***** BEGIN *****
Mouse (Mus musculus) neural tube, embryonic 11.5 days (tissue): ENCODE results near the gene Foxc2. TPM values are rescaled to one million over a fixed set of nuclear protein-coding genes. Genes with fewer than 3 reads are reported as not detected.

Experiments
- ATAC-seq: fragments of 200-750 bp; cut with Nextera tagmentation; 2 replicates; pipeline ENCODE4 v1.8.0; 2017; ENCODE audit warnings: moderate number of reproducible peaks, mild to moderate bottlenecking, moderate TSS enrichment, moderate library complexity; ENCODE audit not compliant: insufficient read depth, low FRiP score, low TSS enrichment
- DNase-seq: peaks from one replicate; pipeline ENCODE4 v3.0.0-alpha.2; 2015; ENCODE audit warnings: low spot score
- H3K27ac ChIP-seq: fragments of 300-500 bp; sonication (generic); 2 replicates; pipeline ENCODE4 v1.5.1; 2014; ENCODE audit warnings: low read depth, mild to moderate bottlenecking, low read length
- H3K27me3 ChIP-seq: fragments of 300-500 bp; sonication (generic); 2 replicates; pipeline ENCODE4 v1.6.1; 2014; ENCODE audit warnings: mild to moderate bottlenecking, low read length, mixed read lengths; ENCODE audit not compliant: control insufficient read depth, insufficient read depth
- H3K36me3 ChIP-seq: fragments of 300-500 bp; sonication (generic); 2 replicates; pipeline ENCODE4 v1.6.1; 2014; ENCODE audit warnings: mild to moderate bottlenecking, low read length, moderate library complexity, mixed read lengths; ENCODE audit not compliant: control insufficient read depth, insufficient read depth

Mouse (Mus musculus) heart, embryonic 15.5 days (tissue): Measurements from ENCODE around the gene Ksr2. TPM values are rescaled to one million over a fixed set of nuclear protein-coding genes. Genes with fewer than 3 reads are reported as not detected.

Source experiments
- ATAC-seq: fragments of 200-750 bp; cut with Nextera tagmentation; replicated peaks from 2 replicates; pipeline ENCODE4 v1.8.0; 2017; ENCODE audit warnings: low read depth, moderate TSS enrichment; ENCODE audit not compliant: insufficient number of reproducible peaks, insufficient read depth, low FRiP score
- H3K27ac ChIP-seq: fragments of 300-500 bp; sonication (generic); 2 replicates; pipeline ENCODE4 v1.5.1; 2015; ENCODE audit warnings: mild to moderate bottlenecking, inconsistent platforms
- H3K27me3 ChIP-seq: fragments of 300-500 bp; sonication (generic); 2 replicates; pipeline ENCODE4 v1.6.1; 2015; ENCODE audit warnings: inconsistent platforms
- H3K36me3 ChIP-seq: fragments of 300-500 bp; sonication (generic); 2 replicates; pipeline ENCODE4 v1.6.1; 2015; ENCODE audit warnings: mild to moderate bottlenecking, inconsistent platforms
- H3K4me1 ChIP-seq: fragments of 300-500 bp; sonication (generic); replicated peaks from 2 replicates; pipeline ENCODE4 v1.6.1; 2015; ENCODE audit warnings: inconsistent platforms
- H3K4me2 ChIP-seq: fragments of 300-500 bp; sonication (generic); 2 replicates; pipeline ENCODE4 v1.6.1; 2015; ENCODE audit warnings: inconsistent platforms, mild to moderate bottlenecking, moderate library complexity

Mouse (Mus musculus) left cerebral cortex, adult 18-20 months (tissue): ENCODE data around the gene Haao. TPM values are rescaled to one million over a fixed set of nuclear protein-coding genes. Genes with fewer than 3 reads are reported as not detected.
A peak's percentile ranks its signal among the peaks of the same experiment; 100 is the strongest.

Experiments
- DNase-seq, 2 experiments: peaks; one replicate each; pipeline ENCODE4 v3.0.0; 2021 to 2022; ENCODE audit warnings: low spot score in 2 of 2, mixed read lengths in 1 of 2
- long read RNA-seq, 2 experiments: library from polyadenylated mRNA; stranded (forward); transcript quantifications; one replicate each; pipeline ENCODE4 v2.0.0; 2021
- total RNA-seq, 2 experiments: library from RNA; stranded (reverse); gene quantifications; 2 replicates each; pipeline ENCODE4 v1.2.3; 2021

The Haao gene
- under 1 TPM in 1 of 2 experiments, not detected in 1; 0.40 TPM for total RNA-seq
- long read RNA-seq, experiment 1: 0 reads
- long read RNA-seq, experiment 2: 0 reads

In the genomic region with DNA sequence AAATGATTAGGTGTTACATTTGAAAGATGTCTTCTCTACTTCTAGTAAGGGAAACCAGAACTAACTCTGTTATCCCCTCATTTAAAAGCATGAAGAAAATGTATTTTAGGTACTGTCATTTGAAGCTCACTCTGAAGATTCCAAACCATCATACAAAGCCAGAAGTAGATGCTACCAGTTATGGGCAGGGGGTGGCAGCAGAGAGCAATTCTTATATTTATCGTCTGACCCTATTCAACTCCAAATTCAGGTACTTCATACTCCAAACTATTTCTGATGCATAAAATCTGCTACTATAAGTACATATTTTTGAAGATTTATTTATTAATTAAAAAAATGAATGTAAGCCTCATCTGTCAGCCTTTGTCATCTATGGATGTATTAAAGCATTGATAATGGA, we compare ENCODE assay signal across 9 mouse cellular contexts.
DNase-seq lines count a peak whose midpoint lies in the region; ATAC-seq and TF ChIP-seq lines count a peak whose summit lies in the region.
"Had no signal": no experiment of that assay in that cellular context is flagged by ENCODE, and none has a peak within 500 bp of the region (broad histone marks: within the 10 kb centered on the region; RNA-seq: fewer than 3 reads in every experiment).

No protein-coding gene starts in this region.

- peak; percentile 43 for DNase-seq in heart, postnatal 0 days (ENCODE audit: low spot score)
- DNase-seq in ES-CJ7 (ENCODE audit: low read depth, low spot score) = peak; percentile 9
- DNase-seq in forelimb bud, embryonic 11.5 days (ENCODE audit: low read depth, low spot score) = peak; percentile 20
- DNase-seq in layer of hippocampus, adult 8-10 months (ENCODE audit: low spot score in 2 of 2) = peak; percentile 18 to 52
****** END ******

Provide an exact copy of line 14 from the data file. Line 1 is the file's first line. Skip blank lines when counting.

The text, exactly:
- H3K4me1 ChIP-seq: fragments of 300-500 bp; sonication (generic); replicated peaks from 2 replicates; pipeline ENCODE4 v1.6.1; 2015; ENCODE audit warnings: inconsistent platforms